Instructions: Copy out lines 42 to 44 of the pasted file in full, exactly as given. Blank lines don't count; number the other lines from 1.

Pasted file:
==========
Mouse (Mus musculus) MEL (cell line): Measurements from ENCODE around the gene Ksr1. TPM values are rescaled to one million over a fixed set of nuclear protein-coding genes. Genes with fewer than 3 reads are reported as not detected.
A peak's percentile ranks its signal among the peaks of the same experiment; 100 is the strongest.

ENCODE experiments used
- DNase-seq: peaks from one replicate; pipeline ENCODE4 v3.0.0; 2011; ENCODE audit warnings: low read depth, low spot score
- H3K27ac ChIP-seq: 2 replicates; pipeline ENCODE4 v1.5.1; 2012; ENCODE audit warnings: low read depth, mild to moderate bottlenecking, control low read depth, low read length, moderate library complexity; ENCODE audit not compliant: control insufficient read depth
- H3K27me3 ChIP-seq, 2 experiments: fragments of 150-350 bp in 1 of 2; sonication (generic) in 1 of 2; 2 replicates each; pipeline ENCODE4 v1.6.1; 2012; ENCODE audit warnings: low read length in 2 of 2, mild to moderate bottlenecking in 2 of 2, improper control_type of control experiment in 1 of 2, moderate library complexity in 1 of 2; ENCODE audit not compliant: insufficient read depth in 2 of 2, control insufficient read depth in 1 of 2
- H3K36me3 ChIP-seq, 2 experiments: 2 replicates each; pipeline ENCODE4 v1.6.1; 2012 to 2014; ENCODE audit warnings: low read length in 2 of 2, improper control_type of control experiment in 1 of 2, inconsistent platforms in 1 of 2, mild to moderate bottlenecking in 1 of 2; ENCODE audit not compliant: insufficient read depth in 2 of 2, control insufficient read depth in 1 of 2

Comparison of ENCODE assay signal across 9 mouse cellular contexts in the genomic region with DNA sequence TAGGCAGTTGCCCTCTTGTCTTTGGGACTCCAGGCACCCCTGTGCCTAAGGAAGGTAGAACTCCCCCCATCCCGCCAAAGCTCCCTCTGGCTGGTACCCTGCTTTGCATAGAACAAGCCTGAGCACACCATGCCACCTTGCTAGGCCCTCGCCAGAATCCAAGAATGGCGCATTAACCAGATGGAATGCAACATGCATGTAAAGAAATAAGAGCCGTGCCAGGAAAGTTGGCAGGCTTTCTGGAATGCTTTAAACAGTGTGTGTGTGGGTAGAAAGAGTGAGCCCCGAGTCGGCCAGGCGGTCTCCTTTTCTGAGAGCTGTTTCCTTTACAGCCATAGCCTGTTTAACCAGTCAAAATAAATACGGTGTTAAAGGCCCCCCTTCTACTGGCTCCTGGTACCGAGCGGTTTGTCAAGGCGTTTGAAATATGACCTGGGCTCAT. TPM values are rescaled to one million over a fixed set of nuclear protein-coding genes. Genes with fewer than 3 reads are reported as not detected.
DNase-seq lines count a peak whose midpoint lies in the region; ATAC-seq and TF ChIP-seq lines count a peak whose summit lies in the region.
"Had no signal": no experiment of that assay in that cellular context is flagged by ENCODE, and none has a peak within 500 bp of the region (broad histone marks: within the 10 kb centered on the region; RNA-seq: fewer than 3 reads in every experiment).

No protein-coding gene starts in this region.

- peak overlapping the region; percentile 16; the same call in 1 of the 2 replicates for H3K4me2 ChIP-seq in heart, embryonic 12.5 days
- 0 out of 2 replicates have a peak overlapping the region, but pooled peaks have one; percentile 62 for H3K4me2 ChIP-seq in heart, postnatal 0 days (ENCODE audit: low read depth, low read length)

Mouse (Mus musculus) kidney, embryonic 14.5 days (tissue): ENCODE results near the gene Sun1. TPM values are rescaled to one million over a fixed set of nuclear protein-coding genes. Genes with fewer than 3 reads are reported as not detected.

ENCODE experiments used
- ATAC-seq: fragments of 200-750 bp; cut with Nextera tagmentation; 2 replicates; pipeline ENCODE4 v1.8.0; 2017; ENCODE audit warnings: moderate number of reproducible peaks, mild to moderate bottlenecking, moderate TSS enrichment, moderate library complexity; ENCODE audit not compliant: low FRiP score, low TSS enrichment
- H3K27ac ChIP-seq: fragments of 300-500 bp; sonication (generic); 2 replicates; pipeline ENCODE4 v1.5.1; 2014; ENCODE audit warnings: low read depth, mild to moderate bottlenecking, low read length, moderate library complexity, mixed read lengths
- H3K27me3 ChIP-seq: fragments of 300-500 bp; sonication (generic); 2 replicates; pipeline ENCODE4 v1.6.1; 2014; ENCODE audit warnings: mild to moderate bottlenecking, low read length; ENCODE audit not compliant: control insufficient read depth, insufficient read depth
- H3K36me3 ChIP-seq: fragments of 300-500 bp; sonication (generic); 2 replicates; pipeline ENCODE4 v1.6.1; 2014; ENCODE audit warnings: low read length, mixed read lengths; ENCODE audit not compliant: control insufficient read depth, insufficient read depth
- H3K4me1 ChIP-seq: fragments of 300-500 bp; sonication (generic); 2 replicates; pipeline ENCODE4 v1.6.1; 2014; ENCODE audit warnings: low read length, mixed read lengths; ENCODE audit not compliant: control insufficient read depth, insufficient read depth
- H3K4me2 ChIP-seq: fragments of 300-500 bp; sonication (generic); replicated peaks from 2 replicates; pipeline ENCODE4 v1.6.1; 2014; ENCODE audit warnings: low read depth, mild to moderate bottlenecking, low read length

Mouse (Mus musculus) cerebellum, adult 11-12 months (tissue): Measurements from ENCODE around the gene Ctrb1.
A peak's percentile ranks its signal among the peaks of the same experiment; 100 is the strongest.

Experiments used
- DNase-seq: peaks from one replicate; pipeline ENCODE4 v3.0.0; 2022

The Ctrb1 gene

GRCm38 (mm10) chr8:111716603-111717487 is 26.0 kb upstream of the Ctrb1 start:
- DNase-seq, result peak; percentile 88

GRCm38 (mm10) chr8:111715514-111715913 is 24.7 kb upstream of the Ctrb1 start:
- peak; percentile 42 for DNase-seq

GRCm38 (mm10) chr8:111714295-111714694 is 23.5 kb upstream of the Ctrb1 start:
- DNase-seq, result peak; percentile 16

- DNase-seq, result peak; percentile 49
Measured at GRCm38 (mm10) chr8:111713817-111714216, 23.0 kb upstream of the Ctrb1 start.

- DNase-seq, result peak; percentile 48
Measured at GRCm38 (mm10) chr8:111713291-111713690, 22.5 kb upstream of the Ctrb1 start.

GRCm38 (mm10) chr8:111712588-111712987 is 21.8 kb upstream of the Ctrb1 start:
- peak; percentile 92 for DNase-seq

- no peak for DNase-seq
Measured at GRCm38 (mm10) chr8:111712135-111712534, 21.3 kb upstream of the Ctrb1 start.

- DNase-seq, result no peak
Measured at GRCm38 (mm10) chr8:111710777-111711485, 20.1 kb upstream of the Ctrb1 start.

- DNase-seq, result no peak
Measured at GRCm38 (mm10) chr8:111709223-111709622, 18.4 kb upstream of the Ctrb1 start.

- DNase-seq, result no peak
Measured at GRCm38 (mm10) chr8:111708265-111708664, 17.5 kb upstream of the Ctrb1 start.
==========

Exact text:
Measured at GRCm38 (mm10) chr8:111710777-111711485, 20.1 kb upstream of the Ctrb1 start.

- DNase-seq, result no peak
Measured at GRCm38 (mm10) chr8:111709223-111709622, 18.4 kb upstream of the Ctrb1 start.